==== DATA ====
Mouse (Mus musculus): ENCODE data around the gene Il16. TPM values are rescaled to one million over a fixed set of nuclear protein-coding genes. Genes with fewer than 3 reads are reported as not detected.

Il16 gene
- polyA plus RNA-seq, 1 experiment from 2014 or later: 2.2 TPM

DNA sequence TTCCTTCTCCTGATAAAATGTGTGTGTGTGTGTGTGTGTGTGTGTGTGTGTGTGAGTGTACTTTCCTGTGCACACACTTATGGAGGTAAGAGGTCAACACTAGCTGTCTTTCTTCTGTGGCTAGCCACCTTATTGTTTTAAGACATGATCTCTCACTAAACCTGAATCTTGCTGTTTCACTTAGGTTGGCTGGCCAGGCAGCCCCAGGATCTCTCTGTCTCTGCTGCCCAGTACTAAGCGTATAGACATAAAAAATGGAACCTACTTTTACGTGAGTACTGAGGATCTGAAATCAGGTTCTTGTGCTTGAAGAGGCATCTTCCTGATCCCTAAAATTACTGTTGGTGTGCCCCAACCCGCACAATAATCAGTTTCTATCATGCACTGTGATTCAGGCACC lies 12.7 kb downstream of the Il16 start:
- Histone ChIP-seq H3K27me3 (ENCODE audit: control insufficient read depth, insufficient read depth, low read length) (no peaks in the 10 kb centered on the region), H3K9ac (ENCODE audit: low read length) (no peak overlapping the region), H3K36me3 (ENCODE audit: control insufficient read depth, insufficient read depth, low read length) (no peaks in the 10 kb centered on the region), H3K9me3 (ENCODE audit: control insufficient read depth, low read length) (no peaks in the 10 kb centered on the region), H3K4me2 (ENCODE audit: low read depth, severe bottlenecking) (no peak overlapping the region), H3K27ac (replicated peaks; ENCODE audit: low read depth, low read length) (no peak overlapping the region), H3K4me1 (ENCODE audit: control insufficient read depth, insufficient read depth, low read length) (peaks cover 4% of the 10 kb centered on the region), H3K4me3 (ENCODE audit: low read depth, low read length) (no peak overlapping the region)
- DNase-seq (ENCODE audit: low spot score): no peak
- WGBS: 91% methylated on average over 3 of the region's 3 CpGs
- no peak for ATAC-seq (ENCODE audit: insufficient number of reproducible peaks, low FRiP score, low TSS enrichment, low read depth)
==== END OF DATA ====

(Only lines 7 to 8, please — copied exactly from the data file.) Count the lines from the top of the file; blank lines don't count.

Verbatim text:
- WGBS: 91% methylated on average over 3 of the region's 3 CpGs
- no peak for ATAC-seq (ENCODE audit: insufficient number of reproducible peaks, low FRiP score, low TSS enrichment, low read depth)